Sun.-Fri. Through Nov. 11. Platt Gallery, 15600 Mulholland Drive, Los Angeles. (310) 440-1201. ” target=”_blank”>http://www.pacificresidenttheatre.com.

Friday

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Sculpture? It’s a Klapper! Ballet in Bel Air


On the Town

Dr. Robert Klapper is one amazing guy. He’s a world-renowned orthopedic surgeon whose patients include Dustin Hoffman, Sasha Baron Cohen and Brett Ratner. He holds numerous patents for surgical tools. He is an avid surfer. He sculpts pietas out of imported Italian marble from the same quarry that Michelangelo used. And, at the opening of his exhibit at his own art gallery this past Saturday night, we overheard someone saying that he is always upbeat and cheerful. Always.Dr. Robert KlapperTrue to form, Klapper was charming the socks off of his patients (Elliot Gould was the only recognizable face), friends and supporters at the Klapper Gallery on Beverly Boulevard in the shadow of Cedars-Sinai Medical Center, where he is the Clinical Chief of Orthopedic Surgery. Raised in New York, educated at Columbia and Cornell and now living in several homes in the southland, the good doctor is a Jewish mother’s dream come true.

Sadly, Klapper’s own mother was not there to bear witness to what he appears to consider his greatest accomplishment: a gallery full of gleaming white half-finished Michelangelo-inspired marble statues. His mother-in-law was there and she’s a huge fan of The Jewish Journal.

The exhibit, titled “Michelangelo’s Slaves,” pays homage to the great artist’s unfinished slaves lining the walkway leading up to the monumental David. Klapper was particularly taken by the slaves’ struggle to break free from the stone surrounding them and has mimicked that style in every one of his sculptures.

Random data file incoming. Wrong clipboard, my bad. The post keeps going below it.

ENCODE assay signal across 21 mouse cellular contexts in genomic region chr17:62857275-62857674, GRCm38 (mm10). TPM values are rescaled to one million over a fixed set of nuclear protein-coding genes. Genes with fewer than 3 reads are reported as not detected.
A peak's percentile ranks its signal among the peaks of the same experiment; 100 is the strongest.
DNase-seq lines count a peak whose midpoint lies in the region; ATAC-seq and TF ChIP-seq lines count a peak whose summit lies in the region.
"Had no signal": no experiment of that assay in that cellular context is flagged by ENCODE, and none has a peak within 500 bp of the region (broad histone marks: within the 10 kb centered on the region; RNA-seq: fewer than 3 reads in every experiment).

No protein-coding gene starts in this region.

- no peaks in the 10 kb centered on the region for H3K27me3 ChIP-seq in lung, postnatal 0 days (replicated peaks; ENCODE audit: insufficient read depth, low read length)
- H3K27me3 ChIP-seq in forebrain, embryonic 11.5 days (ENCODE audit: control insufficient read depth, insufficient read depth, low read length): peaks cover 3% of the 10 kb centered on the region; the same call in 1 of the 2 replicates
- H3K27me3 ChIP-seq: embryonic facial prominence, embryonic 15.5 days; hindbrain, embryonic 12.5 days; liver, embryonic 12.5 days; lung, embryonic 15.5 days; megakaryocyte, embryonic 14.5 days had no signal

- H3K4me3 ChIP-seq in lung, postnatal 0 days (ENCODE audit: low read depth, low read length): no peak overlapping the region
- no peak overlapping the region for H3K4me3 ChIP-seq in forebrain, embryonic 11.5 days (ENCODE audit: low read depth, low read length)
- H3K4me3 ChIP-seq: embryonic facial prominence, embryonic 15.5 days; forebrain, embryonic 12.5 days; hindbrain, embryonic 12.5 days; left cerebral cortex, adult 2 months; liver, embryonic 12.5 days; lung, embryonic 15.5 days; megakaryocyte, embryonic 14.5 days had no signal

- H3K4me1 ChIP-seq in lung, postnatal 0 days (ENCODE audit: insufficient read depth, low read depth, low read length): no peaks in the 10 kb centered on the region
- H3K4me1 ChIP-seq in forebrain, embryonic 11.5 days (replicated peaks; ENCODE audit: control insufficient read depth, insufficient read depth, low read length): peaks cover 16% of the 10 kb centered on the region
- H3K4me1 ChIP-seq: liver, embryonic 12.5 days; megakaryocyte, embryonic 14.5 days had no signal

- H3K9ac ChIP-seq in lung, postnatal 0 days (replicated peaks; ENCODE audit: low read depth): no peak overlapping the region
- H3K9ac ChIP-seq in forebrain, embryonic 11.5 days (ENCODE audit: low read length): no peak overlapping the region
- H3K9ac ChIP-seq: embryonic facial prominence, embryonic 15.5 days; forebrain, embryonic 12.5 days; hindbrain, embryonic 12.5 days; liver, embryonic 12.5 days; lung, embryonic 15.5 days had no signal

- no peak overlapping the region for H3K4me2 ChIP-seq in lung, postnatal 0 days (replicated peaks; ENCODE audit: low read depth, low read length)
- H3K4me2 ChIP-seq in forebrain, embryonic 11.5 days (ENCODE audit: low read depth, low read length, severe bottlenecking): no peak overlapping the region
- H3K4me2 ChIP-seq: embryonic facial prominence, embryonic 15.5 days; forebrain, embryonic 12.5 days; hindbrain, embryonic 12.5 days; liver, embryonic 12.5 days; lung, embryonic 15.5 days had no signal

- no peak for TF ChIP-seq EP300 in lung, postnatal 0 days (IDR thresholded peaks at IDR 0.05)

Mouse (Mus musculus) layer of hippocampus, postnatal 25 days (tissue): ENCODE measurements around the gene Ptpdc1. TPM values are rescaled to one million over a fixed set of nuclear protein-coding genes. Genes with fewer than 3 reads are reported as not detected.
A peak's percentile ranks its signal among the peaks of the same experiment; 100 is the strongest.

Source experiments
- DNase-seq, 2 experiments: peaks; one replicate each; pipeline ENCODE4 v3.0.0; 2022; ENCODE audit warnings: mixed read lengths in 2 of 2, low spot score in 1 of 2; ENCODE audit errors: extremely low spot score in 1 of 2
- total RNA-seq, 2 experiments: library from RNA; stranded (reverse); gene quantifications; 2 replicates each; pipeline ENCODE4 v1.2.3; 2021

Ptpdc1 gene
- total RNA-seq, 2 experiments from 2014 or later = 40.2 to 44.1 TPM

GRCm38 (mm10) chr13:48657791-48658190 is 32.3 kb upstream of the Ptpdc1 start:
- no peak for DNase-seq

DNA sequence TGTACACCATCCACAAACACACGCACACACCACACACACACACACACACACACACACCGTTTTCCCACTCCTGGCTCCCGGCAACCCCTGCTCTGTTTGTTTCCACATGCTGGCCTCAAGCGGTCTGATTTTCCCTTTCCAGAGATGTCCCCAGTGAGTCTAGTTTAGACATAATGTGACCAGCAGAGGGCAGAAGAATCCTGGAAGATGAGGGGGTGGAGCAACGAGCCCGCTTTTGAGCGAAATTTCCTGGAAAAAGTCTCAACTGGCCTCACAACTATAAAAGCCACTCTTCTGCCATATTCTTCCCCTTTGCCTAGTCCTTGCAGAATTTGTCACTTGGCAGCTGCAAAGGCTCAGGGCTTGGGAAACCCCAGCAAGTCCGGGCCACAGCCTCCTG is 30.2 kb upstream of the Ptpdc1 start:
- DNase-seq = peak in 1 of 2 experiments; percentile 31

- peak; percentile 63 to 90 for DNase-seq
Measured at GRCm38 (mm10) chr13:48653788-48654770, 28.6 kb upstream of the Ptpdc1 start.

The subjects he decided to chisel out of the incredibly heavy slabs of stone shipped to Los Angeles from Carrara in large boxes, called coffins, reflect the doctor’s scattered interests: Abraham, “The Sixth Sense,” The Surfer, “Ghost,” Noah, Mary, Pieta…

It seemed odd that a Jewish man would be moved to lovingly recreate a pivotal moment in Christian iconography, but then the artist explained that a mother losing her son is a universally touching subject.

And Klapper is all about touching: touching people’s lives as a healer and touching people’s hearts with his art. This man may not be the next Michelangelo, but he sure is enjoying life a great deal more than the notoriously melancholy and dissatisfied Renaissance man.

— Dikla Kadosh, from The Calendar Girls blog

Scene and Heard …

When Daniel Pearl visited Mumbai, India for the first time, he was elated to discover a local jazz club, where he was invited to share his musical talent by playing alongside the regulars. The late journalist’s father, Judea Pearl, shared this anecdote at a sumptuous Indian feast of sag paneer and curry at the home of Dr. B.K. and Mrs. Veena Mod in Beverly Hills, where Judea and his wife, Ruth Pearl, were honored. Indian dignitaries, the Hon. Vilasrao Deshmukh, chief minister of Maharashtra, and the Hon. Ashok Chavan, cabinet minister of industries and culture paid tribute to the Pearls’ work through the Daniel Pearl Foundation, which promotes cross-cultural understanding through journalism and music-Daniel Pearl’s favorite pursuits.

Rep. Henry Waxman (D-Los Angeles) was honored with the California Distinguished Advocacy Award for his public policy work on behalf of cancer prevention. Allan and Dorothy Jonas and Helene Brown hosted the American Cancer Society benefit Aug. 8 at the Regency Club. Waxman is known, among other things, for sponsoring a controversial bill banning federal funding for the Red Line subway in response to a methane gas explosion in the Fairfax district in 1985. When underground tunneling was deemed safe again, he introduced a bill lifting the ban, which passed unanimously in September 2006. He is also widely recognized for his hard-hitting approach to fighting the tobacco industry.

After my fellow Calendar Girl Dikla Kadosh wrote a critical review of a June 28 Sababa party in Hollywood, the disgruntled organizer bombarded her with angry e-mails disputing her report that attendance was low. An acquaintance of ours attended the most recent Sababa bash on Aug. 9 and informed us that once again the party suffered from slim attendance. Coincidence, or catastrophe?